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    • secretregular
    • By secretregular 12th Jul 17, 7:47 AM
    • 7Posts
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    secretregular
    Low confidence in probate solicitor
    • #1
    • 12th Jul 17, 7:47 AM
    Low confidence in probate solicitor 12th Jul 17 at 7:47 AM
    I've been named as a beneficiary in my grandmothers estate. My mother has been named as the main beneficiary so has been dealing directly with it.

    My grandmother died in December and left a will dated 30 years ago. Its all been very complicated due to various family members not speaking to each other and executors having died or being too old to want the hassle. One executor was named as a solicitor at the firm who made the will, he has now retired. Another solicitor at the same firm has taken over everything and he is very slow and rude, we have little to no confidence in him, but he leads us to believe he is our only choice and my mother doesn't want to challenge this. He only applied for probate in May despite the estate being very small.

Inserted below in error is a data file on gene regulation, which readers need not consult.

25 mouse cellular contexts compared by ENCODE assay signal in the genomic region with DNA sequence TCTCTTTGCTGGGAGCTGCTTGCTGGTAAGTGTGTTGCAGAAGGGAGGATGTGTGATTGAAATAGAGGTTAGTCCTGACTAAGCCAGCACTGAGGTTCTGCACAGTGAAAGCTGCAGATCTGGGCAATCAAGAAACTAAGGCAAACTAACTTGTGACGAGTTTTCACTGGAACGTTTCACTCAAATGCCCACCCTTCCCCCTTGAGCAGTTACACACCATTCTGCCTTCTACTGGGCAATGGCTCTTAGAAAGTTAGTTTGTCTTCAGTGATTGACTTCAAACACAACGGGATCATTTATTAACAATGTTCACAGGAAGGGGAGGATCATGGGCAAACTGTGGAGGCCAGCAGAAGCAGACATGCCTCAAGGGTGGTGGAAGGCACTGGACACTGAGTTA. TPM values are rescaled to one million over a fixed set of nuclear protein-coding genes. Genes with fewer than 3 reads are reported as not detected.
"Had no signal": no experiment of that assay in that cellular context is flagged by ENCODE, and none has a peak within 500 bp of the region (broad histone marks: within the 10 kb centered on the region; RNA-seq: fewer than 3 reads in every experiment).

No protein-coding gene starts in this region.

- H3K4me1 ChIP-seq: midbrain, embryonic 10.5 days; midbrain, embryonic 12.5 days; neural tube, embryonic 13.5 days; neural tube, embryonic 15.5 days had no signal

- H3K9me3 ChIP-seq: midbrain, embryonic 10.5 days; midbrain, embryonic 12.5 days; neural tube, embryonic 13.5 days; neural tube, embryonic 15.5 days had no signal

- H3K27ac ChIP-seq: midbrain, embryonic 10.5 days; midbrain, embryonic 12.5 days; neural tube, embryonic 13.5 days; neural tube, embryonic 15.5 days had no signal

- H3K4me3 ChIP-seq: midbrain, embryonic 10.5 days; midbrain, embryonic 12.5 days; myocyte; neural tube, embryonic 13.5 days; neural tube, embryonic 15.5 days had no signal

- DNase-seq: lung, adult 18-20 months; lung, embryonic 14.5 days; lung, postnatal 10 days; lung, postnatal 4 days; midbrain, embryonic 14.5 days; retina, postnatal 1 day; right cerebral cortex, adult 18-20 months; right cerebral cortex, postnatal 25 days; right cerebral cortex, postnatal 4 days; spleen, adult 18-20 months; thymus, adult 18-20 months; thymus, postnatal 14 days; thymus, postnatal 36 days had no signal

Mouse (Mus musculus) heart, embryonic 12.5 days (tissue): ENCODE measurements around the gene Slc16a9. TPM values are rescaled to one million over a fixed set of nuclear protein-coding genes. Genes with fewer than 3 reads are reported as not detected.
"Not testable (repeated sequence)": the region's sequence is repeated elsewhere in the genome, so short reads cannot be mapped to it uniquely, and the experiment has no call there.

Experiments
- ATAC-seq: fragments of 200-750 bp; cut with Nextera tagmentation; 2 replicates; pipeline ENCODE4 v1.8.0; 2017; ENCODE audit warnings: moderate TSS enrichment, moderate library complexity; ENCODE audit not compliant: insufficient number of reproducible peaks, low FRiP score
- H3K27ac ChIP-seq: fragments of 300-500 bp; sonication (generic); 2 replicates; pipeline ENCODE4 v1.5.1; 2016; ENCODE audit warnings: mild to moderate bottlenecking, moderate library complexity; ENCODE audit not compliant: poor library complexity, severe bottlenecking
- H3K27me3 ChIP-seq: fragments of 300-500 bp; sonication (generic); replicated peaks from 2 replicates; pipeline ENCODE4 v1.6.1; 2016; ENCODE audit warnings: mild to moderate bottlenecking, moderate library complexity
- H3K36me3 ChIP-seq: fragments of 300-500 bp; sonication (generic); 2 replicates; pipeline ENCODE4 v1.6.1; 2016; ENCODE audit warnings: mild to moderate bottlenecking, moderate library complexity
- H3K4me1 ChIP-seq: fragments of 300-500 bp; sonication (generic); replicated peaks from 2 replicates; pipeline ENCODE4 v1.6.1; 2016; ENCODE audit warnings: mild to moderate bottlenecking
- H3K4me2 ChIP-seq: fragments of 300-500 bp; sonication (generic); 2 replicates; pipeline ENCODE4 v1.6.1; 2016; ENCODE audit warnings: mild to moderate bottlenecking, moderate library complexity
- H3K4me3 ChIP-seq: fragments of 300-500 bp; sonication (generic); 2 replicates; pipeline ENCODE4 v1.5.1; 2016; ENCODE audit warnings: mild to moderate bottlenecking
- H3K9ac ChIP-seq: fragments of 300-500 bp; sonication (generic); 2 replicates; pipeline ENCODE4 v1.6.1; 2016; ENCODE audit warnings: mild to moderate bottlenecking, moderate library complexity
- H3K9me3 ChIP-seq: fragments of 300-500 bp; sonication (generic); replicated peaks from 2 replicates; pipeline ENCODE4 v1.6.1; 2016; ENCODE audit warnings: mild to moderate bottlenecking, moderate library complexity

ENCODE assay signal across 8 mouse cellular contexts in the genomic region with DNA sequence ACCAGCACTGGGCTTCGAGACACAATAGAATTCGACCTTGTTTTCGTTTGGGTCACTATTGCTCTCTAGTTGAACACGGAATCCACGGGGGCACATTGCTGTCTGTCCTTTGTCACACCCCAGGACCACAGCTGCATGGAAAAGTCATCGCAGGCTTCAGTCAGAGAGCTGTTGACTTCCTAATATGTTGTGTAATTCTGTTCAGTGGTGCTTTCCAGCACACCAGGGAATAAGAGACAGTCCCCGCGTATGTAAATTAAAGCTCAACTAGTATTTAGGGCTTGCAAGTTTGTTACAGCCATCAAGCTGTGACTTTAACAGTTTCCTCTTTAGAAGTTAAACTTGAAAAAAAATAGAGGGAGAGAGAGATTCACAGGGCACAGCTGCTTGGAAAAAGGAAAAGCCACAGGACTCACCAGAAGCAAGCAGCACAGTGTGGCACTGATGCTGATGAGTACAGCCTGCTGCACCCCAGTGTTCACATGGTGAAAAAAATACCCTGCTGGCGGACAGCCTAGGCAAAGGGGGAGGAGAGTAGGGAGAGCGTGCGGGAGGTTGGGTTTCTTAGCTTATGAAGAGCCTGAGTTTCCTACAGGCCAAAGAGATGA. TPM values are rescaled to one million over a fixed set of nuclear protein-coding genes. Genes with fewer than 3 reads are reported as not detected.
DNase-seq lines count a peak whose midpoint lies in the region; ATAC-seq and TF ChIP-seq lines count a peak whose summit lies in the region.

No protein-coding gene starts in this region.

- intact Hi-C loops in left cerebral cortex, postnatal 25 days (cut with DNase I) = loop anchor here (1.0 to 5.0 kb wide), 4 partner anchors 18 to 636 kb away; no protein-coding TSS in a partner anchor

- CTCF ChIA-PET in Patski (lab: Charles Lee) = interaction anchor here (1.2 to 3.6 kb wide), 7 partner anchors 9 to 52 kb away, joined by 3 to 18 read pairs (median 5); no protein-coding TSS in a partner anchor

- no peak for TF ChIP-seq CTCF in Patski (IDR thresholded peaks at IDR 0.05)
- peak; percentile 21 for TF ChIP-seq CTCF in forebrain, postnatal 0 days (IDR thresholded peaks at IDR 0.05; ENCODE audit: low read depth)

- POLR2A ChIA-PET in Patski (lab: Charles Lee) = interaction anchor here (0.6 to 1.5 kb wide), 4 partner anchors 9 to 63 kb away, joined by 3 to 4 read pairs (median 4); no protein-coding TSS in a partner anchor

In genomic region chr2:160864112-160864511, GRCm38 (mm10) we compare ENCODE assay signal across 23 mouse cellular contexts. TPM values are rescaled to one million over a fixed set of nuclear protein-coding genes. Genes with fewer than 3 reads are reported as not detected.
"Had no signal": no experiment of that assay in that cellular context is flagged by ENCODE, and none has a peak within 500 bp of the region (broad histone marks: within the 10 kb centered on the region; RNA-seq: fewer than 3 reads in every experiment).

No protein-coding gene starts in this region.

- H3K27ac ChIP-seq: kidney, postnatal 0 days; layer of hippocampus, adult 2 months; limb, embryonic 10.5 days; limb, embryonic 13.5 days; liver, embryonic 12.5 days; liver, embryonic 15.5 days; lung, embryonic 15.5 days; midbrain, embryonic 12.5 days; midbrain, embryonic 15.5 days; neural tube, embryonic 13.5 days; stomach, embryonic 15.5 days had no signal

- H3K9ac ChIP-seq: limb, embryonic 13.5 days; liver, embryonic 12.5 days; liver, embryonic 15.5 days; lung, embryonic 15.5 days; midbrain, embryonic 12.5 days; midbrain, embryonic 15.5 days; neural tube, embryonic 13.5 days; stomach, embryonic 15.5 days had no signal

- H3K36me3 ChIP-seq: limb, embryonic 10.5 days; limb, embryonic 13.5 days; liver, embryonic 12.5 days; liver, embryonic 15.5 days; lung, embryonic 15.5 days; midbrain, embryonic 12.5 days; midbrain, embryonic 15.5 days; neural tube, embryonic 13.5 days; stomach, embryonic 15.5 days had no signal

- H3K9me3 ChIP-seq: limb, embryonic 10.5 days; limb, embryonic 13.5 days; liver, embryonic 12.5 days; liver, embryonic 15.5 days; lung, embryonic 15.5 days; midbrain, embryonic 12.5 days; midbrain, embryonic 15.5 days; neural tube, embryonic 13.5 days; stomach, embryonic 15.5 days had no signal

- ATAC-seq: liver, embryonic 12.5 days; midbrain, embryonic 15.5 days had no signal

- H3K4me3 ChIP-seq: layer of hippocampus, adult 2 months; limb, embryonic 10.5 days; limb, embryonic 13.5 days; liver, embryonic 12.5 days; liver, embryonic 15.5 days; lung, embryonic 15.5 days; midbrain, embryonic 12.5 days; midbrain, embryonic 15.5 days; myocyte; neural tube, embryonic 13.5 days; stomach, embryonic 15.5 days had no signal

He has now decided he wants a key to the house so he can visit "periodically", and I assume charge the estate (and therefore us) for the privilege. I don't want to give him a key, I don't feel its needed and I feel uncomfortable with the idea of someone my grandmother didnt know having free access to her private home. a family member is due to move in within the next few months so it is currently empty but being checked on every other day. He says he won't inform us when he visits either.

    Do we need to give him a key? He said if we don't he will get a locksmith, change the locks and charge it to the estate? Why does he need to visit?
Page 1
    • DigForVictory
    • By DigForVictory 12th Jul 17, 8:39 AM
    • 6,869 Posts
    • 18,267 Thanks
    DigForVictory
    • #2
    • 12th Jul 17, 8:39 AM
    • #2
    • 12th Jul 17, 8:39 AM
    He's not quite chucking his weight around, but he's certainly got you by the essentials. He's technically in the right to want to watch over the wellbeing of a major asset, and if he deems it necessary to change the locks, he can indeed charge that to the estate.

    The middle path is to discuss why he's not happy with the systems the family have in place for the care of the house.